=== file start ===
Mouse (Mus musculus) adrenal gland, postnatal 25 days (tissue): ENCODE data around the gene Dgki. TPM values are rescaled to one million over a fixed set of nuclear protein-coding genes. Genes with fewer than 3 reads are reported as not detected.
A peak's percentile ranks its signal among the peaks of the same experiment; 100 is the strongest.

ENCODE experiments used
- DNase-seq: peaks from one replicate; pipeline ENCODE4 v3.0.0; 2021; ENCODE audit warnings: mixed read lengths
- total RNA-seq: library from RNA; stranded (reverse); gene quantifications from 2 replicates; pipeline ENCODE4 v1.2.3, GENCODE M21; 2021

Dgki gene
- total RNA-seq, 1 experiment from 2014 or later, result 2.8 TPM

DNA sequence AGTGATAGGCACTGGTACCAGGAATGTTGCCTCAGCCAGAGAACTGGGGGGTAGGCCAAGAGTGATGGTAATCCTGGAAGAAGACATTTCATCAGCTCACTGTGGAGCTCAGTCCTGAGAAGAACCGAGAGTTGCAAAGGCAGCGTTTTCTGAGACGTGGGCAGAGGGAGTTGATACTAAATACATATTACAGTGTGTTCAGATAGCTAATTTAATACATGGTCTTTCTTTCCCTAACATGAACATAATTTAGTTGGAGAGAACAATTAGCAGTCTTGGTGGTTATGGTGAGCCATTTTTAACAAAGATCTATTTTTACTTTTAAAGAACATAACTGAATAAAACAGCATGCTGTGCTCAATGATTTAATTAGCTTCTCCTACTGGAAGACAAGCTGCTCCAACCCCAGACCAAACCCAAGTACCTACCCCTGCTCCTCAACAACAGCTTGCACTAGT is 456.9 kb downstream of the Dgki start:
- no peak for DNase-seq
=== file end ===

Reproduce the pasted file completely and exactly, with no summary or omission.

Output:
Mouse (Mus musculus) adrenal gland, postnatal 25 days (tissue): ENCODE data around the gene Dgki. TPM values are rescaled to one million over a fixed set of nuclear protein-coding genes. Genes with fewer than 3 reads are reported as not detected.
A peak's percentile ranks its signal among the peaks of the same experiment; 100 is the strongest.

ENCODE experiments used
- DNase-seq: peaks from one replicate; pipeline ENCODE4 v3.0.0; 2021; ENCODE audit warnings: mixed read lengths
- total RNA-seq: library from RNA; stranded (reverse); gene quantifications from 2 replicates; pipeline ENCODE4 v1.2.3, GENCODE M21; 2021

Dgki gene
- total RNA-seq, 1 experiment from 2014 or later, result 2.8 TPM

DNA sequence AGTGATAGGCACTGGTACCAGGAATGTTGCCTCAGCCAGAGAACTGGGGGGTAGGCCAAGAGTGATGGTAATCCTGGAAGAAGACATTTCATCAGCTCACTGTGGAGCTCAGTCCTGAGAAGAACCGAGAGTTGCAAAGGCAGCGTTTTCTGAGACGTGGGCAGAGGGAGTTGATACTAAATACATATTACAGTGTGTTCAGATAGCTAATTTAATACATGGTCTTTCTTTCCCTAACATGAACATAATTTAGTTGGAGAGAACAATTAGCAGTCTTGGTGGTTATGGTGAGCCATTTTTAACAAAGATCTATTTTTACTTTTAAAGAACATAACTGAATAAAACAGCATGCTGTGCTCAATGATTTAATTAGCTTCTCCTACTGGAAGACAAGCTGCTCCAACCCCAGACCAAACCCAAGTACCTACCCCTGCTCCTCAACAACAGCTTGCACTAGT is 456.9 kb downstream of the Dgki start:
- no peak for DNase-seq